Revisiting Drugs in 2011 (Part 1)

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1. Labeling changes to glitazones were made in 2011. Rosiglitazone and all rosiglitazone-containing products now include information regarding a possible increased risk for heart attacks.
2. Pioglitazone and all pioglitazone-containing medicines now include information regarding a possible increased risk for bladder cancer associated with use for more than 1 year.
3. The strength of prescription acetaminophen products was limited to 325 mg per dose. Prescription products containing acetaminophen are to include a black box warning with information about risk for severe liver injury with use and an addition to the warning section regarding risk for severe allergic reactions with use.
4. The FDA has also issued a warning to parents about potential confusion stemming from the recent introduction of a new 160 mg/5 mL strength of acetaminophen marketed for use in infants and young children.
5. FDA warning to healthcare professionals that prolonged use of prescription PPIs — usually longer than one year– may result in hypomagnesemia.
6. FDA reported that risk for fracture and osteoporosis is unlikely with OTC PPIs due to low-dose and short-term indications for use.
7. The FDA approved rivaroxaban, an oral factor Xa inhibitor, for prevention of deep venous thrombosis after knee or hip replacement surgery as well as to prevent stroke and systemic embolism in patients with nonvalvular atrial fibrillation.
8. The FDA warned that simvastatin 80 mg (should not be used in new patients or in patients already taking lower doses due to risk for myopathy. The recommended dose for use with amiodarone was raised to 20 mg from the 10 mg originally recommended in June.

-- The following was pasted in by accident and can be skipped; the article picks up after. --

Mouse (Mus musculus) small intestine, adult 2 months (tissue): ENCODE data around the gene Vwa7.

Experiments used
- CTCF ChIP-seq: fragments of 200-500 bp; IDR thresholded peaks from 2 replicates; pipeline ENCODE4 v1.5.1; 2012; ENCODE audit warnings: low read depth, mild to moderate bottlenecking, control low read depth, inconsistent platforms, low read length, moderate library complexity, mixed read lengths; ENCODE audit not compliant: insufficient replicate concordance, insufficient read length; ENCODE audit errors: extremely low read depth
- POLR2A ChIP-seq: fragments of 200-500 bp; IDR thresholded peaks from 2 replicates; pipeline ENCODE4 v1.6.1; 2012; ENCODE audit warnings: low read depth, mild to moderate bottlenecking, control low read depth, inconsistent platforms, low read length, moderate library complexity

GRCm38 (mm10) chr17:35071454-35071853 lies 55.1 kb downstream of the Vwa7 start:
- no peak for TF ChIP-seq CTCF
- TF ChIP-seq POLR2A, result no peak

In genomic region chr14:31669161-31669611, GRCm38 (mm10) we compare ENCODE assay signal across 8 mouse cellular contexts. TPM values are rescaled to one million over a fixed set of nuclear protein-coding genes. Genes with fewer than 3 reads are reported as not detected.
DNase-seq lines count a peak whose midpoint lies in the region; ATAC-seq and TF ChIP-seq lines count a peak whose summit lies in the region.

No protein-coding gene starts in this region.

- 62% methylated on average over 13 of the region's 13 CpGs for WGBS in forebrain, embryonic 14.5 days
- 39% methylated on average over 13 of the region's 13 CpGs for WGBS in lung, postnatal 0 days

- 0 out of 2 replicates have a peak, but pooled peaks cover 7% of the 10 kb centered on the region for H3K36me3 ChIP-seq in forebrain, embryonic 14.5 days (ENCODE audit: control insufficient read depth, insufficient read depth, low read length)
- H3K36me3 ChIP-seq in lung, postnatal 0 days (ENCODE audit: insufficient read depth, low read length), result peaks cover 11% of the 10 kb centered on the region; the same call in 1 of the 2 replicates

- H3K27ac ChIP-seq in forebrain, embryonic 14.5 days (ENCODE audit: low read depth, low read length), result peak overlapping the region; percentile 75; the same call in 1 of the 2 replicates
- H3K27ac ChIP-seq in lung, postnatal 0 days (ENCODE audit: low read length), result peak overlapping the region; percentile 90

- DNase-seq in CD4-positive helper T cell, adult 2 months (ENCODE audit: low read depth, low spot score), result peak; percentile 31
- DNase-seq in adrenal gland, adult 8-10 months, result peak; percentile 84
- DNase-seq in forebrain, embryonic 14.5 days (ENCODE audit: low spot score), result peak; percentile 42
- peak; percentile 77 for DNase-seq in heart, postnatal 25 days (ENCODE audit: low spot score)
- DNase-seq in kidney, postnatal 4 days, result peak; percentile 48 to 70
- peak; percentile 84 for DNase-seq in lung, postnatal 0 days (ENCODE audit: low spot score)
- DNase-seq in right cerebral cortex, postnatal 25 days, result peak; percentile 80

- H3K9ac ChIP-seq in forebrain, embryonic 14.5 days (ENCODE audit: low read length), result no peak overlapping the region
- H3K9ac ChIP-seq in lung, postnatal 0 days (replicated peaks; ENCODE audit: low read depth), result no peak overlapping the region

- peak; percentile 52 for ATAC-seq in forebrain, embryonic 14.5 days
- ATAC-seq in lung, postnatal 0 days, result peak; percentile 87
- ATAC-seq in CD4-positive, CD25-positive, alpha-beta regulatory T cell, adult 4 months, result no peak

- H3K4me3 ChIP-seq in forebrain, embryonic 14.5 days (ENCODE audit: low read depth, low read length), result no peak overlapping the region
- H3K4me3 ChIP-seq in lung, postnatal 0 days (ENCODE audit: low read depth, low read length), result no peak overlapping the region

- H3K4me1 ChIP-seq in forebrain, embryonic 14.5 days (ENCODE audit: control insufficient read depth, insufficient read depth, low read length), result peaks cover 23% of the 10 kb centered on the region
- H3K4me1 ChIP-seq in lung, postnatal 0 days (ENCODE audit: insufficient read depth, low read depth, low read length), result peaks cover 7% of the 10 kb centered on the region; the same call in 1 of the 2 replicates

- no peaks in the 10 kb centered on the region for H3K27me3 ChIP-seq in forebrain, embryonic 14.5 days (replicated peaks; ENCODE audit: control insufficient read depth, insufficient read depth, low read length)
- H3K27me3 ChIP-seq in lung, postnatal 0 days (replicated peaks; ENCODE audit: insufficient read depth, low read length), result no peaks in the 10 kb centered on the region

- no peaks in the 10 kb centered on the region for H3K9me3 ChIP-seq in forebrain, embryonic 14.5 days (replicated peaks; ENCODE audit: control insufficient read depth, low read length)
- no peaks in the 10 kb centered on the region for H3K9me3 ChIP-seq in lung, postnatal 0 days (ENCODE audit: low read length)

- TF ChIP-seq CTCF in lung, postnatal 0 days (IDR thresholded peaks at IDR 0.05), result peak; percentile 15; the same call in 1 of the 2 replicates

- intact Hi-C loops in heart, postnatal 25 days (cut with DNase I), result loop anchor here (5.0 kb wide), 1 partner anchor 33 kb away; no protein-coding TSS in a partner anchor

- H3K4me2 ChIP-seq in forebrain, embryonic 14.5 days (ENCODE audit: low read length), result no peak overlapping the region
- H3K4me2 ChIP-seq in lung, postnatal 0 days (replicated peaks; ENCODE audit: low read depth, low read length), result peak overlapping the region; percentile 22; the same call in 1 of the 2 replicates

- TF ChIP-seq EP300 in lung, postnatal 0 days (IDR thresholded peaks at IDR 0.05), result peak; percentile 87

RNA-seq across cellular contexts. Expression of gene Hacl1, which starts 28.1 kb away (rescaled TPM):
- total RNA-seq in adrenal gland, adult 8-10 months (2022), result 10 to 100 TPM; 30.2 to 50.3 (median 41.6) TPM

9. The FDA warned that fenofibric acid may not reduce risk for heart attack or stroke.
10. Linagliptin, a dipeptidyl peptidase-4 inhibitor, was approved on May 2 to improve blood glucose control in adults with type 2 diabetes.
11. The glucagon-like peptide-1 receptor agonist exenatide received expanded approval as an adjunct to insulin glargine, with or without metformin and/or thiazolidinedione therapy, in patients with type 2 diabetes not controlled on insulin glargine alone.
12. The FDA warned that an increased risk for high-grade prostate cancer is associated with use of 5-alpha reductase inhibitors (5-ARIs). These agents, including finasteride and dutasteride.
13. Previously licensed for patients between 10 and 64 years of age, Tdap (tetanus toxoid/reduced diphtheria/acellular pertussis) was approved on July 8 for adults 65 years and older.
14. On July 1, the FDA approved indacaterol inhalation powder (a once-daily, long-acting beta-2 adrenergic agonist (LABA) for treatment of COPD in adults.
15. On March 1, once-daily, oral roflumilast was approved to decrease the frequency of COPD exacerbations.
16. Roflumilast is the first in a new class of drugs for COPD called phosphodiesterase type 4 inhibitors.
17. The antiplatelet agent, ticagrelor was approved after a protracted process. The approval comes with a boxed warning stating that use of ticagrelor with aspirin doses above 100 mg/day decreases the effectiveness of the medication.
18. In December, the combination of azilsartan medoxomil and chlorthalidone was approved for the treatment of hypertension.
19. On July 22, the FDA reported labeling changes for varenicline with updated information on use in patients with stable cardiovascular disease and COPD, as well as alternative directions for use.
20. The FDA warned that long-term, high-dose fluconazole may be associated with birth defects.
21. A possible increased risk for cognitive delay in children born to mothers who have taken valproate sodium, valproic acid, or divalproex sodium was announced.